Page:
Thein Sein: Constitution Must Reflect Deals With Ethnic Groups

By Samantha Michaels 3 February 2014

RANGOON — President Thein Sein has urged lawmakers to ensure that any future constitutional amendments take into account the demands of ethnic rebel groups.

Speaking in his monthly radio address on Saturday, Thein Sein said the government’s negotiation team would soon begin political dialogue with ethnic groups as part of efforts to address grievances and end armed conflicts after decades of civil war.

“When considering changes to the 2008 Constitution, I urge you not to overlook the outcome of this dialogue,” he said. “Since the main demand of the ethnic groups is a union based on federalist principles, including equality, self-determination, ethnic rights and preservation of their cultures and languages, political dialogue of these and other wide-ranging issues will necessarily result in some amendments to the Constitution.”

He added, “Therefore, I urge those primarily responsible for constitutional amendments, namely, Parliament, political parties and political groups, to take the above factors into consideration when making amendments.”

Thein Sein praised the results of a meeting of ethnic groups last month in Law Khee Lar, Karen State, which is territory held by the Karen National Union (KNU).

Nearly all of Burma’s major ethnic armed groups attended the meeting and pledged to later move forward with a nationwide ceasefire agreement so long as it is accompanied by political dialogue. Thein Sein’s administration has inked individual ceasefire deals with all but two of the country’s major ethnic rebel groups, and hopes to consolidate those deals into a nationwide agreement.

“Building on the positive results achieved at the meeting, the necessary negotiations will take place to hold a peace conference in Hpa-an, Kayin [Karen] State to discuss the signing date and other details of the nationwide ceasefire agreement,” the president said.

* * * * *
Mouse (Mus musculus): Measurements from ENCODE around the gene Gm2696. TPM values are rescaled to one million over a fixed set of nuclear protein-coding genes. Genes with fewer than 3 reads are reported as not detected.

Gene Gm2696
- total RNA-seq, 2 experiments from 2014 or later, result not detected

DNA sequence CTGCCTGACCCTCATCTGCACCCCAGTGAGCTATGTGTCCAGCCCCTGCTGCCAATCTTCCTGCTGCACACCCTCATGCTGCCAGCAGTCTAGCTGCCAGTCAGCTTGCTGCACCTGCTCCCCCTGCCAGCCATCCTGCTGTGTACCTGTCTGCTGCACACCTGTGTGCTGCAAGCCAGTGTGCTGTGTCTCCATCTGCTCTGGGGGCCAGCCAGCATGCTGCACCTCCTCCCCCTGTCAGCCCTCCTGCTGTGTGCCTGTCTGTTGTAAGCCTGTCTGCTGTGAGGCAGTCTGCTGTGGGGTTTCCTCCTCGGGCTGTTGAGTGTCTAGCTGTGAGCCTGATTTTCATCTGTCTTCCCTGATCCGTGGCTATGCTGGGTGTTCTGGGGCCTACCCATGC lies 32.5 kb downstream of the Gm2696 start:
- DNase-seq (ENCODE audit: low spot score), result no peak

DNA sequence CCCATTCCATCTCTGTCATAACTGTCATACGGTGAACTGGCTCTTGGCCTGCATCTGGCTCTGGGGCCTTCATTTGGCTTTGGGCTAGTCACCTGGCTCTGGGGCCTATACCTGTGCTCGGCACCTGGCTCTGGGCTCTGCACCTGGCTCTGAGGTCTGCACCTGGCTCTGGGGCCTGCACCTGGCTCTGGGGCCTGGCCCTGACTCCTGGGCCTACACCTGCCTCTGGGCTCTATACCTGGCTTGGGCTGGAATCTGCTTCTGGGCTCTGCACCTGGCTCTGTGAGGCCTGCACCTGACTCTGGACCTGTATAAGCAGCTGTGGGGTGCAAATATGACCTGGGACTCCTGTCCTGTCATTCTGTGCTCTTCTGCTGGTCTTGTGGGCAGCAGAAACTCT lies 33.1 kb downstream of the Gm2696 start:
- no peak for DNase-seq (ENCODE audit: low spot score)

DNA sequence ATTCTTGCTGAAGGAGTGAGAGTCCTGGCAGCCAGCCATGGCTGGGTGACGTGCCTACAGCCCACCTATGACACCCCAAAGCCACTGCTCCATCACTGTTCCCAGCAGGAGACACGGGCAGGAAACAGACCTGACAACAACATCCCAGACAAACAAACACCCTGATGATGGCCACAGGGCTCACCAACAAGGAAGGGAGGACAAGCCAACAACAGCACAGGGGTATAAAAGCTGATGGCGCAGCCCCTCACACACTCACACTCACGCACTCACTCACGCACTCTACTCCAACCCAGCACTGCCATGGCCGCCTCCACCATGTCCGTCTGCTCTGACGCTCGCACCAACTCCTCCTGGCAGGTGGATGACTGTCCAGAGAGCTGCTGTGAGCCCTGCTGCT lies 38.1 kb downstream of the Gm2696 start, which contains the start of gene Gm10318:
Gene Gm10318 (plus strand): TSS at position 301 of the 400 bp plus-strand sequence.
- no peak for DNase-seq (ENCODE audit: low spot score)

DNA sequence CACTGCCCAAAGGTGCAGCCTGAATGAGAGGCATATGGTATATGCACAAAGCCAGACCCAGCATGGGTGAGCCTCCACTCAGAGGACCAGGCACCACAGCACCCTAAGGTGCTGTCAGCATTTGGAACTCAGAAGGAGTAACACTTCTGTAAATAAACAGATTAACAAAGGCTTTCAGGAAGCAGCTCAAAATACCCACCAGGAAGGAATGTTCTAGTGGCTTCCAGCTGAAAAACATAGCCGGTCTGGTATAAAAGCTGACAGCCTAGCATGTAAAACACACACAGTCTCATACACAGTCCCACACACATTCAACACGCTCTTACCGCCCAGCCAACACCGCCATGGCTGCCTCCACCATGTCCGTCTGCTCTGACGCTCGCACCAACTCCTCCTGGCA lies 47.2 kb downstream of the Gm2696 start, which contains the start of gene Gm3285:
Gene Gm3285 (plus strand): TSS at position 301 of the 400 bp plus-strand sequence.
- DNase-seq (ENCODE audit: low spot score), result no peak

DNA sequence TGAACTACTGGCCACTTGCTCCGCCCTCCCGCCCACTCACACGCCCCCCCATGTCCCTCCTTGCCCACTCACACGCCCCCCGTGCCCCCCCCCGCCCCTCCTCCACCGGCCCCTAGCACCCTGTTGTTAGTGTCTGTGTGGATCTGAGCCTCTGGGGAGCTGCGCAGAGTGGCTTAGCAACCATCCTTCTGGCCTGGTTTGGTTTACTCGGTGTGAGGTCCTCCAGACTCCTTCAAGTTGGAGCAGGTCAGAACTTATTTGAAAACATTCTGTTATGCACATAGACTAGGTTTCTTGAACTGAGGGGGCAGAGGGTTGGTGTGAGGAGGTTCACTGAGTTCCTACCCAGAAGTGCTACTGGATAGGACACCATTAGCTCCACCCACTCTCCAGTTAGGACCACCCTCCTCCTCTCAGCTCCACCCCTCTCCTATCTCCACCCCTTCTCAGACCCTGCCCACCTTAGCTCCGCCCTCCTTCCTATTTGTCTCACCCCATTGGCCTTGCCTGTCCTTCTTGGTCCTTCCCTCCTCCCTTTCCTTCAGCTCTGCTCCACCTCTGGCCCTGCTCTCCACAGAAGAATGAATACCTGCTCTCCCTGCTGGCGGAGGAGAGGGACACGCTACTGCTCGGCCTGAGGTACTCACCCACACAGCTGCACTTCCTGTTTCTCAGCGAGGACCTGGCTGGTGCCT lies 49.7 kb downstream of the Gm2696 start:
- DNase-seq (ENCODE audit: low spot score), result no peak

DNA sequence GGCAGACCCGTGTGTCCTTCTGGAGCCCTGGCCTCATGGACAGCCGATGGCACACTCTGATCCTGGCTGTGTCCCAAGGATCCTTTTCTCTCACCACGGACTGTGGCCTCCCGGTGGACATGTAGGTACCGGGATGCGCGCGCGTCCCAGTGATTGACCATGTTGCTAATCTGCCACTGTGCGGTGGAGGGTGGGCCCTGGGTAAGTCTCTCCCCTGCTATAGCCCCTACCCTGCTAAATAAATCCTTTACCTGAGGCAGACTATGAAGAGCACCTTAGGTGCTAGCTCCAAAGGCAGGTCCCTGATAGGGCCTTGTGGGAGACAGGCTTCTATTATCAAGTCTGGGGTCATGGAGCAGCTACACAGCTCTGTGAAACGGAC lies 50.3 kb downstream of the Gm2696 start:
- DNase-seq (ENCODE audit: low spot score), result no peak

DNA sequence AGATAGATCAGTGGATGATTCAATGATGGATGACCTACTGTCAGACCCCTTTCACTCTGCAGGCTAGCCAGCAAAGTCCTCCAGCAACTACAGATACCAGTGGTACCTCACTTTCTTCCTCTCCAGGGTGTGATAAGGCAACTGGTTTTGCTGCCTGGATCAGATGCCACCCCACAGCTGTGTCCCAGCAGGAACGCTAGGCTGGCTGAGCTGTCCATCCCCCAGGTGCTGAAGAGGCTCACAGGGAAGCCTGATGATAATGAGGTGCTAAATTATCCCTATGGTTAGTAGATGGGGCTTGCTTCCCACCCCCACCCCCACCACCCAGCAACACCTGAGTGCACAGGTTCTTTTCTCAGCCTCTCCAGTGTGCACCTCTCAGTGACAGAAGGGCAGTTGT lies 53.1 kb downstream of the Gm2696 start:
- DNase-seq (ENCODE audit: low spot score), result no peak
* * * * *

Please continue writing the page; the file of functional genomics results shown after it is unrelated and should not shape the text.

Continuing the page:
His speech came one day after Parliament’s Constitutional Review Joint Committee released a report about proposals for amendments to the 2008 charter, which was written by the former military regime. The committee’s report reflected recommendations by members of the public, political parties and the military, and showed support for changes that would allow greater power sharing between the government and ethnic groups.

Thein Sein also spoke about continuing land conflicts in the country, as farmers and other civilians put more pressure on lawmakers to address new and old cases of property being seized by the military, private companies or the state over the last half century.

The president said his administration was addressing the issue “systematically, with emphasis on taking correct and practical action.”

“The government is also working with state governments to ensure data concerning landless families is collected and families are resettled according to township development plans,” he said.

“However, I would like to add that we will take appropriate action against those that illegally enter and occupy land.”

Over the past year, farmers and activists have been imprisoned for returning to plow their old fields as an act of protest against land seizures.

Last month lawmakers accused the government of ignoring a majority of land-grab complaints filed to Parliament, after a cabinet official said the total complaints numbered less than 800 and that the government had resolved over half those cases. The parliamentary land investigation committee says it has received more than 6,000 land-grab complaints since it began collecting data from all 14 states and divisions in 2012.

In his speech, the president also briefly addressed education and health care reform. He said the Ministry of Health was working with the World Bank Group to adopt short- and long-term plans for health care reform, after the bank last month announced it would give the country US$200 million to work toward universal health coverage.

Burma’s health care budget has increased since Thein Sein’s government came to power in 2011, but it still accounts for only about 3 percent of the national budget, while hospitals remain understaffed and under supplied.